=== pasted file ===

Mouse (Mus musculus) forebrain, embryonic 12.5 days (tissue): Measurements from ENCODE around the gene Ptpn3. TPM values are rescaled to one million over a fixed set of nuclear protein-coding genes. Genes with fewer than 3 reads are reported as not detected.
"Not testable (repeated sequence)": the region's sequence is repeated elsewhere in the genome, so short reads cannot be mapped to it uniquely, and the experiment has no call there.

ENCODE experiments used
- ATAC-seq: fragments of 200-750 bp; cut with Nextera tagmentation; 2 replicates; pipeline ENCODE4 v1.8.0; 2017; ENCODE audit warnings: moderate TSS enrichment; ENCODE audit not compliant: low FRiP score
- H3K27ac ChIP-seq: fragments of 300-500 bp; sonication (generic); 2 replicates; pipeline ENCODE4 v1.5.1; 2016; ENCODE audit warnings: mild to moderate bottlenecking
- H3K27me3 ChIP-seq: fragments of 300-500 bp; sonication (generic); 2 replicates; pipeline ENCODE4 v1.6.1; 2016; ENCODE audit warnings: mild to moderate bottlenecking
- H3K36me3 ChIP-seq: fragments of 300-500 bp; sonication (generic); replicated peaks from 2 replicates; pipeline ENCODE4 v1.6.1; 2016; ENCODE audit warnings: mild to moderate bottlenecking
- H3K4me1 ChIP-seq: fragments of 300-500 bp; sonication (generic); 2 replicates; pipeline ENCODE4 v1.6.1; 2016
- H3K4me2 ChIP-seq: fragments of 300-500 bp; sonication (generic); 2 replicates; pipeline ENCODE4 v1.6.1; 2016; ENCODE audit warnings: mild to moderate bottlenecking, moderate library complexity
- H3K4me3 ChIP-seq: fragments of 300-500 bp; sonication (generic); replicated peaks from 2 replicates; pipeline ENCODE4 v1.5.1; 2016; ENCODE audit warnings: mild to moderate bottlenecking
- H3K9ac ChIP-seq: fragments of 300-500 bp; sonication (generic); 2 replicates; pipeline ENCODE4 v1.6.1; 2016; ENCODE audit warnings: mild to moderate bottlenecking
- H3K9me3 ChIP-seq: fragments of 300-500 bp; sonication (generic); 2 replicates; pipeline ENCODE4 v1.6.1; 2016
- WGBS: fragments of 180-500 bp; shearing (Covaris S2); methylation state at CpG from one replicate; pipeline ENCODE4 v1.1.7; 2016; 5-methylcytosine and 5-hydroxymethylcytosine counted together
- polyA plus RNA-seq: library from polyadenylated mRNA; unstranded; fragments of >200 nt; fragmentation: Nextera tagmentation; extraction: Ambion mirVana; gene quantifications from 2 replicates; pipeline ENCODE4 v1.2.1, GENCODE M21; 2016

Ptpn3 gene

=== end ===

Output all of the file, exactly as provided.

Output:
Mouse (Mus musculus) forebrain, embryonic 12.5 days (tissue): Measurements from ENCODE around the gene Ptpn3. TPM values are rescaled to one million over a fixed set of nuclear protein-coding genes. Genes with fewer than 3 reads are reported as not detected.
"Not testable (repeated sequence)": the region's sequence is repeated elsewhere in the genome, so short reads cannot be mapped to it uniquely, and the experiment has no call there.

ENCODE experiments used
- ATAC-seq: fragments of 200-750 bp; cut with Nextera tagmentation; 2 replicates; pipeline ENCODE4 v1.8.0; 2017; ENCODE audit warnings: moderate TSS enrichment; ENCODE audit not compliant: low FRiP score
- H3K27ac ChIP-seq: fragments of 300-500 bp; sonication (generic); 2 replicates; pipeline ENCODE4 v1.5.1; 2016; ENCODE audit warnings: mild to moderate bottlenecking
- H3K27me3 ChIP-seq: fragments of 300-500 bp; sonication (generic); 2 replicates; pipeline ENCODE4 v1.6.1; 2016; ENCODE audit warnings: mild to moderate bottlenecking
- H3K36me3 ChIP-seq: fragments of 300-500 bp; sonication (generic); replicated peaks from 2 replicates; pipeline ENCODE4 v1.6.1; 2016; ENCODE audit warnings: mild to moderate bottlenecking
- H3K4me1 ChIP-seq: fragments of 300-500 bp; sonication (generic); 2 replicates; pipeline ENCODE4 v1.6.1; 2016
- H3K4me2 ChIP-seq: fragments of 300-500 bp; sonication (generic); 2 replicates; pipeline ENCODE4 v1.6.1; 2016; ENCODE audit warnings: mild to moderate bottlenecking, moderate library complexity
- H3K4me3 ChIP-seq: fragments of 300-500 bp; sonication (generic); replicated peaks from 2 replicates; pipeline ENCODE4 v1.5.1; 2016; ENCODE audit warnings: mild to moderate bottlenecking
- H3K9ac ChIP-seq: fragments of 300-500 bp; sonication (generic); 2 replicates; pipeline ENCODE4 v1.6.1; 2016; ENCODE audit warnings: mild to moderate bottlenecking
- H3K9me3 ChIP-seq: fragments of 300-500 bp; sonication (generic); 2 replicates; pipeline ENCODE4 v1.6.1; 2016
- WGBS: fragments of 180-500 bp; shearing (Covaris S2); methylation state at CpG from one replicate; pipeline ENCODE4 v1.1.7; 2016; 5-methylcytosine and 5-hydroxymethylcytosine counted together
- polyA plus RNA-seq: library from polyadenylated mRNA; unstranded; fragments of >200 nt; fragmentation: Nextera tagmentation; extraction: Ambion mirVana; gene quantifications from 2 replicates; pipeline ENCODE4 v1.2.1, GENCODE M21; 2016

Ptpn3 gene